As one of the most interesting and diverse of all markets in Peru, find out what makes this not-to-miss destination in Iquitos so unique.
During my first visit to the market back in 2015, I took a tour with a man named George, a local guide who proudly introduced himself to me as “George of the Jungle.” He led me through the lesser-visited parts of the Belen market in order to connect with the people and community of Belen.
Along the way George stopped to show me the rainy season waterlines etched onto the neighborhood walls as reminders that residents need to abandon the neighborhood during the rainy season because their houses become flooded in water. Therefore, every year residents must move all of their valuables and furniture out of their houses before the waters rise into their homes.
The residents of Belen are mostly new immigrants to Iquitos who have arrived from distant parts of the jungle. Every morning before sunrise, boats arrive to the port of Belen filled with produce from the jungles.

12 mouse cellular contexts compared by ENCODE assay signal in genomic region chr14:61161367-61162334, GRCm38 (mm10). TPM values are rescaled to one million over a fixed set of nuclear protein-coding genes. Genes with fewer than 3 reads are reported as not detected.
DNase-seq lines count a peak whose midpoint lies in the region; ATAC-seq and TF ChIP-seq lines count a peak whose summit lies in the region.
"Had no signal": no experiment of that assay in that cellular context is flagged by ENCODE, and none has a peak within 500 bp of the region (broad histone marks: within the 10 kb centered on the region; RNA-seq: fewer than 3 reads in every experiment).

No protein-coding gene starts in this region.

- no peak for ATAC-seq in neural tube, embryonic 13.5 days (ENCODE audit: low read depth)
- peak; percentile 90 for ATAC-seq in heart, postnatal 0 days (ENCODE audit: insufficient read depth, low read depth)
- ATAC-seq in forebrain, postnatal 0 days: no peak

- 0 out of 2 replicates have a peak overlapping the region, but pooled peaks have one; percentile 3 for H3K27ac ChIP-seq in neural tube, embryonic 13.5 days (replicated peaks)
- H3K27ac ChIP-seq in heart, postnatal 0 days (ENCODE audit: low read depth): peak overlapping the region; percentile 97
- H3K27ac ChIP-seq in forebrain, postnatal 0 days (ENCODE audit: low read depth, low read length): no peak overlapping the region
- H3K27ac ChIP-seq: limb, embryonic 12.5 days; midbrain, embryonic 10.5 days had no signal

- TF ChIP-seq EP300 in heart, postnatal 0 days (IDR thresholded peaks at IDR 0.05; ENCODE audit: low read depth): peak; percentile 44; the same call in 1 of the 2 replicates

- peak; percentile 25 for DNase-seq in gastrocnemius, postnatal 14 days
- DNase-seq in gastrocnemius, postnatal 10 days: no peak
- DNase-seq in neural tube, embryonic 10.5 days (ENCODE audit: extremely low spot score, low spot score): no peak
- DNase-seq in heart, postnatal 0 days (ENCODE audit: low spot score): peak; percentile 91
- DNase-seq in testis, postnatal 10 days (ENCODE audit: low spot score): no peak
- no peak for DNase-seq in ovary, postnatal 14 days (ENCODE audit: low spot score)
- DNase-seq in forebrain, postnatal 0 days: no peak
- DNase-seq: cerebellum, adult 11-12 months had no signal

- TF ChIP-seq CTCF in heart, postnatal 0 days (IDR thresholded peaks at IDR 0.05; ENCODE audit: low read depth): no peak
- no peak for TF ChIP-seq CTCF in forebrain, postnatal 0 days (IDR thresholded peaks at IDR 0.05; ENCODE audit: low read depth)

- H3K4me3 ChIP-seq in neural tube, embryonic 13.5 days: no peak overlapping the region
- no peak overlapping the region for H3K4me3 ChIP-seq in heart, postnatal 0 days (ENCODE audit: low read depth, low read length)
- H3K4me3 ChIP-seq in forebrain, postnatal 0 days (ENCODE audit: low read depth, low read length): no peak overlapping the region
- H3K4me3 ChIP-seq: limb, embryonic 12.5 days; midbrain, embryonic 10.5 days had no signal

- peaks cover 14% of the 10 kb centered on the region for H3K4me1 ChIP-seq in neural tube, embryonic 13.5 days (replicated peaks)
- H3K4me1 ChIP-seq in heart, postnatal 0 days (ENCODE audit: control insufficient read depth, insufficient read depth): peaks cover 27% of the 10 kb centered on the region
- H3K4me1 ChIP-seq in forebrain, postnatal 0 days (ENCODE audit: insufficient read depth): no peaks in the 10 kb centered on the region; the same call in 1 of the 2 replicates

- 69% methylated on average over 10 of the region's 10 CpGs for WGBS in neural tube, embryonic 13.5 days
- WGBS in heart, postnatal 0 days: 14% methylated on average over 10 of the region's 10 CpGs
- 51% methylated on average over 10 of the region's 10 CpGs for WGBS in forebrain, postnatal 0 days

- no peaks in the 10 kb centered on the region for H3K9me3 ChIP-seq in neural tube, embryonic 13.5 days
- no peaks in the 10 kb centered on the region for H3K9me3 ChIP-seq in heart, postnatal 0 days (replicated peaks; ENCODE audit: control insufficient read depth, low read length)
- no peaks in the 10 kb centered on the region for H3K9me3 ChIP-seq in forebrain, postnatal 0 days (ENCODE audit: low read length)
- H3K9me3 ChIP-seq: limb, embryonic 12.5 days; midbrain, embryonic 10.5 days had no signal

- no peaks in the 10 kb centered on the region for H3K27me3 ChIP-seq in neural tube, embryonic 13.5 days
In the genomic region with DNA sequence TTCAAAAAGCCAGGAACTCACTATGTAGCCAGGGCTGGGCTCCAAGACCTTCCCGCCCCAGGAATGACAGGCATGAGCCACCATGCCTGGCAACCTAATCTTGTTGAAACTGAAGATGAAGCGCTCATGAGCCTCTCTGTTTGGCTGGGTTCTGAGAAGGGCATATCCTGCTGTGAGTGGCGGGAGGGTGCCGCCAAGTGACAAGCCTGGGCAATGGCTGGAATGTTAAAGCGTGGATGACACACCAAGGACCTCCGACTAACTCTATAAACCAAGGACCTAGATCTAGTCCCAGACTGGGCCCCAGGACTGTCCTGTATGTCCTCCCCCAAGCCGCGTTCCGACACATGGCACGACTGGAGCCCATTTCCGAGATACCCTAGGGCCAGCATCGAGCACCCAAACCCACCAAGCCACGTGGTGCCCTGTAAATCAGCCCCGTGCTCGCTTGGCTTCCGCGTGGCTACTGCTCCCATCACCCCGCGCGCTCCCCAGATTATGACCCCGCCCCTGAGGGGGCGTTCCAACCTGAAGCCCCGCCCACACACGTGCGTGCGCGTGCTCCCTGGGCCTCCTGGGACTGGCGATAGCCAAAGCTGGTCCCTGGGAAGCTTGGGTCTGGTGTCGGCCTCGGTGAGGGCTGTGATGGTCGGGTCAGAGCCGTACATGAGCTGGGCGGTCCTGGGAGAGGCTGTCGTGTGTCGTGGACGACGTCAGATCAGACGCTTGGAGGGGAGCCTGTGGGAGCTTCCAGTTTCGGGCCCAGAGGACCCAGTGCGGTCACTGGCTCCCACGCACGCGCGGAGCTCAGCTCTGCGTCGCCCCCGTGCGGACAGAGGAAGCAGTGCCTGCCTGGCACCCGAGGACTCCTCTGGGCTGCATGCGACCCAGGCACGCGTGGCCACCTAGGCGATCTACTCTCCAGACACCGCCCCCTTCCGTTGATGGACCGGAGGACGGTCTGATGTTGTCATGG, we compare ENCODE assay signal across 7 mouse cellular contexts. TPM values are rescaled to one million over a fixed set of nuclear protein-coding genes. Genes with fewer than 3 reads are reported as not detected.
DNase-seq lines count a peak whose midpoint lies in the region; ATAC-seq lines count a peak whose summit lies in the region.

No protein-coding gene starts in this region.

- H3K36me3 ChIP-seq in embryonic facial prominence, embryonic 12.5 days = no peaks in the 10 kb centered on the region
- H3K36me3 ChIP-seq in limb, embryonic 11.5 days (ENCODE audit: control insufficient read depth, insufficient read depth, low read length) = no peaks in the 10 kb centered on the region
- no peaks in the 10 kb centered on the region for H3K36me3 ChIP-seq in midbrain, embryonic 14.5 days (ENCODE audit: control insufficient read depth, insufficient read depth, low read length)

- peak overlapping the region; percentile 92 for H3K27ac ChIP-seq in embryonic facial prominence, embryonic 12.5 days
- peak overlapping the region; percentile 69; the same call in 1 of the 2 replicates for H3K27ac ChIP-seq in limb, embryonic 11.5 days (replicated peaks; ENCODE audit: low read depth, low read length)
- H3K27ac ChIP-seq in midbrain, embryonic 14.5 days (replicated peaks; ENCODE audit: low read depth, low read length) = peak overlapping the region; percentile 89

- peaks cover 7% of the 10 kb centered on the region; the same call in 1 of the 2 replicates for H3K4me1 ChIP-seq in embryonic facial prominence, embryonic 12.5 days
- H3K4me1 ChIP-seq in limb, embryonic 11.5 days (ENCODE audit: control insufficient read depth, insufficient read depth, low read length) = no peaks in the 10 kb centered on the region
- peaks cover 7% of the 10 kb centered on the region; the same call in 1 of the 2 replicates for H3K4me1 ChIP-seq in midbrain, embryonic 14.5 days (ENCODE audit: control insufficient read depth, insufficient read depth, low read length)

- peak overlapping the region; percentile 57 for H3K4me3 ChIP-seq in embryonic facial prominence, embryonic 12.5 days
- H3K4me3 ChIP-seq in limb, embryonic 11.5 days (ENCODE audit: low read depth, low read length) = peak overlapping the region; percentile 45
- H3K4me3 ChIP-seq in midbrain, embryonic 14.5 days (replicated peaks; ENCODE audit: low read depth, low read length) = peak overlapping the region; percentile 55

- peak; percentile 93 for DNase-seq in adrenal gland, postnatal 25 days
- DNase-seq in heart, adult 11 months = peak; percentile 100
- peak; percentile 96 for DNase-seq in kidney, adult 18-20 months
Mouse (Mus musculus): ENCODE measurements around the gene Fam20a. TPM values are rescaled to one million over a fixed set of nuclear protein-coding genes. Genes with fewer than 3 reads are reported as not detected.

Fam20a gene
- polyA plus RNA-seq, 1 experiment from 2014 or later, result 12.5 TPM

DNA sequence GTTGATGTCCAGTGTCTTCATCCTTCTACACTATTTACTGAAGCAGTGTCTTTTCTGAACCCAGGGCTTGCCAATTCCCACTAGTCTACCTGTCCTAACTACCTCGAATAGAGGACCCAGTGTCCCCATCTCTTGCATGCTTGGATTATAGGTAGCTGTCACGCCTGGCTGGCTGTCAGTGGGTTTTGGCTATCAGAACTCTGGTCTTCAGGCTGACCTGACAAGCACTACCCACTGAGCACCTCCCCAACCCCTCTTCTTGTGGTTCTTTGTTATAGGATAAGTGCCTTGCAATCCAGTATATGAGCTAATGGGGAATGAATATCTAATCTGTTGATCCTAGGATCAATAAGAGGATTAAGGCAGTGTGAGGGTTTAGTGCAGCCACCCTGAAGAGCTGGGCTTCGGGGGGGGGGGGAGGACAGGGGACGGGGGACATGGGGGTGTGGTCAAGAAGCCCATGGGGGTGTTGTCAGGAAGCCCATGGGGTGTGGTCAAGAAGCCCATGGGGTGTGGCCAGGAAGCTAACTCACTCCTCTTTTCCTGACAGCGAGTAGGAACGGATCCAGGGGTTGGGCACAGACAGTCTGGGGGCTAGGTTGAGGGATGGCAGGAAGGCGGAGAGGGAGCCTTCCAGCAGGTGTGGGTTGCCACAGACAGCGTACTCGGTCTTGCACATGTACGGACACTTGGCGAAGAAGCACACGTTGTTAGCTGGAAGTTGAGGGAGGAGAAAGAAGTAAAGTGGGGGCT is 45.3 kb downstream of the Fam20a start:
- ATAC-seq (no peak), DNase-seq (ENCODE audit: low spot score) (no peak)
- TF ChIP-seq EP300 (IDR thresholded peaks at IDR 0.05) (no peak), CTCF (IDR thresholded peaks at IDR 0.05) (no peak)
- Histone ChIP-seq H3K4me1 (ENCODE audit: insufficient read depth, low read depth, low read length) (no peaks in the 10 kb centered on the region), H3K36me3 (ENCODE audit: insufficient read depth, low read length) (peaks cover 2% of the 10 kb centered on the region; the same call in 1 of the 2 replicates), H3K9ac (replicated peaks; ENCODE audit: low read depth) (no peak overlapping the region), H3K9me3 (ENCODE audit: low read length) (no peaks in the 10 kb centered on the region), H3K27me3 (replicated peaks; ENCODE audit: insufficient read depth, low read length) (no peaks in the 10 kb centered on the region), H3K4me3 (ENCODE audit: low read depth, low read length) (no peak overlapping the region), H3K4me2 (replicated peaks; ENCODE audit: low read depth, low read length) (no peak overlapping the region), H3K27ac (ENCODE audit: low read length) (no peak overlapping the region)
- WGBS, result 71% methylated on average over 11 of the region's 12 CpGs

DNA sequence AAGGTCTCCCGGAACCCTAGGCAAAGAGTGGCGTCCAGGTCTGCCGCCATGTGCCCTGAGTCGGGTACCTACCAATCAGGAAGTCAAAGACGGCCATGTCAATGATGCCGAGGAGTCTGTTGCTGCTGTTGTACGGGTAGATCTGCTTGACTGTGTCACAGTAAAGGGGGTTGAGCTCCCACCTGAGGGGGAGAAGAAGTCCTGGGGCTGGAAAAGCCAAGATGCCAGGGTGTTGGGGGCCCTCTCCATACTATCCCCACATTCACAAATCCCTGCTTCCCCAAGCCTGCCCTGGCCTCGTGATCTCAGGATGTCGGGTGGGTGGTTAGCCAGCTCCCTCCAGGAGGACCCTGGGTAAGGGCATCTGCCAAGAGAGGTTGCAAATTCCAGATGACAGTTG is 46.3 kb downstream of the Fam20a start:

There is a large section of the market dedicated to medicinal plants. Here you will find hundreds of herbs, potions, powders, and flowers that grow in the area.
The main part of the market is about a half of a kilometer long and is spread across two parallel streets.
Anything that can be brought from the jungle makes its way to the market. Unfortunately, this means that there is a thriving black market for endangered and prohibited species, such as monkeys, birds, crocodiles, and turtles.
As always, the best way to connect with locals and to learn is by offering a smile and saying hello. In general, people are very friendly in the market, but pickpockets have been known to patrol this area of town for unsuspecting tourists with money hanging out of their pockets, so keep an eye on your valuables while you’re walking through the crowds.
The Belen market is the best place to get fresh mapacho, a strain of jungle tobacco that grows in the jungles of Peru.
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Cover photo: Scott Montgomery